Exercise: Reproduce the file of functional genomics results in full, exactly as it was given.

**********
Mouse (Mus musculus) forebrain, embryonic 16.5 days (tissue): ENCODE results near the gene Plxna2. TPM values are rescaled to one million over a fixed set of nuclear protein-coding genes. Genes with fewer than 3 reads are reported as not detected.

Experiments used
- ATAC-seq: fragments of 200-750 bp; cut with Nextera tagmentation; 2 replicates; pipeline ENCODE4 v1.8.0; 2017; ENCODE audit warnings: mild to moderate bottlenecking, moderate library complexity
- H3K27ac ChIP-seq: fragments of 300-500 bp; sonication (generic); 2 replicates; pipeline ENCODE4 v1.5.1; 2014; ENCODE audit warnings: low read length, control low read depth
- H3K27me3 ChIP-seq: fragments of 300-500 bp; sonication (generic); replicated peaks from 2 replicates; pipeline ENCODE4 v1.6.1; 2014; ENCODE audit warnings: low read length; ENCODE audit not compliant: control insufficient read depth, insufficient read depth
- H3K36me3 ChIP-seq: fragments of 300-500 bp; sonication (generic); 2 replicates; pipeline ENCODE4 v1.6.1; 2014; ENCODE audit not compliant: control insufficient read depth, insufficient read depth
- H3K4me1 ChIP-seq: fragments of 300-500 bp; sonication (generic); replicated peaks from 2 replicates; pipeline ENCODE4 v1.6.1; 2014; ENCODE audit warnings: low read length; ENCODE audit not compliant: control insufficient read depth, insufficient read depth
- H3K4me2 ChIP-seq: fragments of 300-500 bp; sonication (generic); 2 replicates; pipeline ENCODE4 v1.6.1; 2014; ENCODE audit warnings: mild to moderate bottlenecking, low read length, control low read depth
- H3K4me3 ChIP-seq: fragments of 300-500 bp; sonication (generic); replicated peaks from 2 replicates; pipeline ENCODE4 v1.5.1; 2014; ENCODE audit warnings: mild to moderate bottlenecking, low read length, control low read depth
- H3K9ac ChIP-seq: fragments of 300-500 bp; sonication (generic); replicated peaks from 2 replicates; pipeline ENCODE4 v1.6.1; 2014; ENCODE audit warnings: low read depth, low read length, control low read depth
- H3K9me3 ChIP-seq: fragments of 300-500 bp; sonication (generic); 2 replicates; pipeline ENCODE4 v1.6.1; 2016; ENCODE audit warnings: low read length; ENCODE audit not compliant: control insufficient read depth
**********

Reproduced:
Mouse (Mus musculus) forebrain, embryonic 16.5 days (tissue): ENCODE results near the gene Plxna2. TPM values are rescaled to one million over a fixed set of nuclear protein-coding genes. Genes with fewer than 3 reads are reported as not detected.

Experiments used
- ATAC-seq: fragments of 200-750 bp; cut with Nextera tagmentation; 2 replicates; pipeline ENCODE4 v1.8.0; 2017; ENCODE audit warnings: mild to moderate bottlenecking, moderate library complexity
- H3K27ac ChIP-seq: fragments of 300-500 bp; sonication (generic); 2 replicates; pipeline ENCODE4 v1.5.1; 2014; ENCODE audit warnings: low read length, control low read depth
- H3K27me3 ChIP-seq: fragments of 300-500 bp; sonication (generic); replicated peaks from 2 replicates; pipeline ENCODE4 v1.6.1; 2014; ENCODE audit warnings: low read length; ENCODE audit not compliant: control insufficient read depth, insufficient read depth
- H3K36me3 ChIP-seq: fragments of 300-500 bp; sonication (generic); 2 replicates; pipeline ENCODE4 v1.6.1; 2014; ENCODE audit not compliant: control insufficient read depth, insufficient read depth
- H3K4me1 ChIP-seq: fragments of 300-500 bp; sonication (generic); replicated peaks from 2 replicates; pipeline ENCODE4 v1.6.1; 2014; ENCODE audit warnings: low read length; ENCODE audit not compliant: control insufficient read depth, insufficient read depth
- H3K4me2 ChIP-seq: fragments of 300-500 bp; sonication (generic); 2 replicates; pipeline ENCODE4 v1.6.1; 2014; ENCODE audit warnings: mild to moderate bottlenecking, low read length, control low read depth
- H3K4me3 ChIP-seq: fragments of 300-500 bp; sonication (generic); replicated peaks from 2 replicates; pipeline ENCODE4 v1.5.1; 2014; ENCODE audit warnings: mild to moderate bottlenecking, low read length, control low read depth
- H3K9ac ChIP-seq: fragments of 300-500 bp; sonication (generic); replicated peaks from 2 replicates; pipeline ENCODE4 v1.6.1; 2014; ENCODE audit warnings: low read depth, low read length, control low read depth
- H3K9me3 ChIP-seq: fragments of 300-500 bp; sonication (generic); 2 replicates; pipeline ENCODE4 v1.6.1; 2016; ENCODE audit warnings: low read length; ENCODE audit not compliant: control insufficient read depth